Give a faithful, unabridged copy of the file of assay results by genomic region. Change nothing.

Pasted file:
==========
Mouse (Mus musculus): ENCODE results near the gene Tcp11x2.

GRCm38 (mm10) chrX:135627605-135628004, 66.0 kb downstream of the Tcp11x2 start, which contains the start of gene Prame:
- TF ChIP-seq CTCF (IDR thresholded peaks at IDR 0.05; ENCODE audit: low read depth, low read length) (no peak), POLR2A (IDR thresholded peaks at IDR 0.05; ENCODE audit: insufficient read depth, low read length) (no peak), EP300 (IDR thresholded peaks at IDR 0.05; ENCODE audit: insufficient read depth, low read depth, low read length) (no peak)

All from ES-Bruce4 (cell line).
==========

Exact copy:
Mouse (Mus musculus): ENCODE results near the gene Tcp11x2.

GRCm38 (mm10) chrX:135627605-135628004, 66.0 kb downstream of the Tcp11x2 start, which contains the start of gene Prame:
- TF ChIP-seq CTCF (IDR thresholded peaks at IDR 0.05; ENCODE audit: low read depth, low read length) (no peak), POLR2A (IDR thresholded peaks at IDR 0.05; ENCODE audit: insufficient read depth, low read length) (no peak), EP300 (IDR thresholded peaks at IDR 0.05; ENCODE audit: insufficient read depth, low read depth, low read length) (no peak)

All from ES-Bruce4 (cell line).